Volume 94, Issue 40

Thursday, November 9, 2000


CAMPUS AND CULTURE

What breaks a marriage can break a family - reasoning behind the breakup

The impact of divorce on kids

What breaks a marriage can break a family - reasoning behind the breakup

By Lindsay Satterthwaite
Gazette Staff



When did the significance and worth of marriage vows become as dispensable as they now seem to be?

The fairytale wedding may still exist, but the fairytale marriage is becoming less predominant in our society. Increasing divorce rates stand as annual reminders the saying "till death do us part," is no longer taken seriously by married couples.

The divorce rate in Canada is on the rise, according to numbers from Statistics Canada. In 1998, 69,088 divorces were completed, with 25,149 of those in Ontario alone, said information officer for Statistics Canada, Stephanie Bond.

Lorne Wolfson, a family law lawyer, said there is a two year lag period in statistics which accounts for the 1990-1993 recession. Statistics are based on when the divorce is final, he said, noting there has been a huge boom in divorces in the last few years. "When there are good economic times, there is a higher divorce rate," he said. "People tend not to fight over divorce, they fight over money and kids."

Wolfson added there was a big drop in the separation rate during the recession because of the difficulty in selling homes – often a couple's largest asset. When the economy is better, the house can be sold and the couple is more comfortable financially, which increases alternatives available to each partner.

Desmond Ellis, a sociology professor at York, agreed, saying there are a higher concentration of divorces in urban life because of the greater perception of alternatives. Urban life provides greater opportunity for employment, residence and money, all of which are important when a partner chooses to leave, explained Ellis. A large network of friends and family in close proximity, is also extremely important, he added.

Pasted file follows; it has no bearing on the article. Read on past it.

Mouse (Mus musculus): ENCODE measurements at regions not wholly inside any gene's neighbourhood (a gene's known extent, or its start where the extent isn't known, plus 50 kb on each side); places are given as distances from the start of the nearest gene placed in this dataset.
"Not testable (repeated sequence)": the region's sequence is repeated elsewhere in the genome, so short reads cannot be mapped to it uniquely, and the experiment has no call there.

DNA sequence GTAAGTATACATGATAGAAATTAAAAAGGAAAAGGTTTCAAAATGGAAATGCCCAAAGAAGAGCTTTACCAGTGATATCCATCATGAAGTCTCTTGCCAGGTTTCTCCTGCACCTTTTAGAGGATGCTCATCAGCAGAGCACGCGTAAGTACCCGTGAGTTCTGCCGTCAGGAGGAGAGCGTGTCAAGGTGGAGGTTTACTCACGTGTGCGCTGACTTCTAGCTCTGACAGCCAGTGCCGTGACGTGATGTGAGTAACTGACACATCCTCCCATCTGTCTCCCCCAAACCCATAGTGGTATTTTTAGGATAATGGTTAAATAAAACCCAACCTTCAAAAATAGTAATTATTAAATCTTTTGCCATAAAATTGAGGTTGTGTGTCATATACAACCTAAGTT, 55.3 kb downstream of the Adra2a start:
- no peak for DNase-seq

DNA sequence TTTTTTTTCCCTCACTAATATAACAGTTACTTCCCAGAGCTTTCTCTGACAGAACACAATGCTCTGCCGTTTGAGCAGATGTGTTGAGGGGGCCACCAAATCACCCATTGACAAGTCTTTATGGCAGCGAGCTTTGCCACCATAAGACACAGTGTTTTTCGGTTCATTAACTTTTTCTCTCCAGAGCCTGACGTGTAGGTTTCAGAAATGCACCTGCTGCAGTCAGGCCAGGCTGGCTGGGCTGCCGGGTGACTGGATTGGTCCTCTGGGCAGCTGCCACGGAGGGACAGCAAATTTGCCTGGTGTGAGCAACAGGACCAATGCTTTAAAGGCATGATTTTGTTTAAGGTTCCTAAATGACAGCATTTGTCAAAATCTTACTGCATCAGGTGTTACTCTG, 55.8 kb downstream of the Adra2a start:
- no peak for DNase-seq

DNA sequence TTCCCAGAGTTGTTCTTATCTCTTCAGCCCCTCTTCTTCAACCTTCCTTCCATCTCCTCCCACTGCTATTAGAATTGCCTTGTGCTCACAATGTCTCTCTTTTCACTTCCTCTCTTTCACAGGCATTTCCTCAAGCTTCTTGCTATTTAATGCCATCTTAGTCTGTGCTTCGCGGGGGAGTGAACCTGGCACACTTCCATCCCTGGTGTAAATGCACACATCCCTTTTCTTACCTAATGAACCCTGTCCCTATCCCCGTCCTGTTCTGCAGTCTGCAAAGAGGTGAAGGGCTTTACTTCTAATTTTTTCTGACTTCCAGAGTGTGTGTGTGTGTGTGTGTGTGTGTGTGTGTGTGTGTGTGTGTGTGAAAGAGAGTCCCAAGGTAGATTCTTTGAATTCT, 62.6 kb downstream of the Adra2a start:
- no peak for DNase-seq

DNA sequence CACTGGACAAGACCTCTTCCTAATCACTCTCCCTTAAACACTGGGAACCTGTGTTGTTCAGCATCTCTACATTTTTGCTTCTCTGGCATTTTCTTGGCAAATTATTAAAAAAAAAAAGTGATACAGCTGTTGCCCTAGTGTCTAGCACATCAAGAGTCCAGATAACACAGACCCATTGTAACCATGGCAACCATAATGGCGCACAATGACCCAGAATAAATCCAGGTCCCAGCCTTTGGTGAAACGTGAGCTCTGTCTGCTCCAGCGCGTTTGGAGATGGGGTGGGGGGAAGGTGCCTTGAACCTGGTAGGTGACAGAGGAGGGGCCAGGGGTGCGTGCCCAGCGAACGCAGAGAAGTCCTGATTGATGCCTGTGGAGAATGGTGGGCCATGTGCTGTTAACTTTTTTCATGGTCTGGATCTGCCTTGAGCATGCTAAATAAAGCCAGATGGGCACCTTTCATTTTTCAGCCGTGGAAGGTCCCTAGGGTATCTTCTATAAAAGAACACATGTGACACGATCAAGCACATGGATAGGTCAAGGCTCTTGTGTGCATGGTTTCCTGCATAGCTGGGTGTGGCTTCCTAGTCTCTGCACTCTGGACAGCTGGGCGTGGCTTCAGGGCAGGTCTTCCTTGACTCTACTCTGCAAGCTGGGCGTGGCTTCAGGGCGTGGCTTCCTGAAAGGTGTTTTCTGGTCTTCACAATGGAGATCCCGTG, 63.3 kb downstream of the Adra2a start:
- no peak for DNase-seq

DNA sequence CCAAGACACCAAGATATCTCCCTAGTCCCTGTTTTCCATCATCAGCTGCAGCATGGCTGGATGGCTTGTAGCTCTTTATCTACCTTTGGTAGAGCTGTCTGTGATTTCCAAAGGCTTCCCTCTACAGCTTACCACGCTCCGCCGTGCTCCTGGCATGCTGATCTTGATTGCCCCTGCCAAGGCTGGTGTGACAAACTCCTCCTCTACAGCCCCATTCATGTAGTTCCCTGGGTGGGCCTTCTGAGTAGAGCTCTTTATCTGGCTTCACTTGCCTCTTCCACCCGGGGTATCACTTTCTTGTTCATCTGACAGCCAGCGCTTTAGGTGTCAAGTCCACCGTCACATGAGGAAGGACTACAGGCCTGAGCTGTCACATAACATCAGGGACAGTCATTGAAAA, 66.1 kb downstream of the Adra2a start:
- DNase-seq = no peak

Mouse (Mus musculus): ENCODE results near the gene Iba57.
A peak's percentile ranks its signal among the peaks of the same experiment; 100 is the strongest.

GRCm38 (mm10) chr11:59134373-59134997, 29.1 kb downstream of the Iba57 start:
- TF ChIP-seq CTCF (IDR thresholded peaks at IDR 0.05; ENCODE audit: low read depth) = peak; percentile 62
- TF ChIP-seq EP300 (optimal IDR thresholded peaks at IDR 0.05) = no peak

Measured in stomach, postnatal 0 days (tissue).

"The divorce statistics are not credible though because of the increase in common-law marriages and cohabitiation, which are not included in the statistics," Wolfson said.

Ellis said the high rates of divorce are due to a high rate of less stable cohabitation, which leads to disruption and mobility in society. "There are not any necessary legal implications when a common-law relationship ends," he said. This is what stops these separations from becoming divorce statistics, he added.

"Where there are high rates of divorce, there are increasing rates of remarriage. The result of which is a less stable environment," Ellis said. Young people often prefer to live together instead of remarrying.

"Divorce rate is noticeably higher in second marriages," Ellis said. Remarrying however, leads to blended families, which leads again to unstable relationships, he added.

Ellis explained a blended family as one where children live with one biological parent and one step-parent. "Step-children are often victims of abuse," he said. Everytime you bring different families together, there is a higher chance for conflict, he said.

According to Statistics Canada, a current trend is that men and women are getting divorced at a later age. In 1998, men were calling it quits at an average age of 42.0 years, while women decided to make the split at an average age of 39.4 years, up 2.5 per cent from 1997.

The increase is partially due to the fact that couples get married later in life, Bond said.

Couples experiencing marital problems often stay together while their children are growing up and once the kids leave, the parents get divorced, Ellis explained.

Julie Harnum, a second-year Western political science student, witnessed her parents' 28-year-marriage come to an end. She explained her parents would have gotten divorced about five years ago, but waited until she and her brothers were older.

"I have less faith in relationships now," Harnum said, of her own experiences.

"Parental divorce is a good predictor of the eventual divorce of their children," Ellis said. He clarified children of divorced parents are more likely to have failed marriages than those whose parents remain married.

Wolfson said the divorce rate will eventually level off. "There has to be a percentage of the community that will work through their differences," he said.


To Contact The Campus and Culture Department:
gazette.editor@julian.uwo.ca

Copyright The Gazette 2000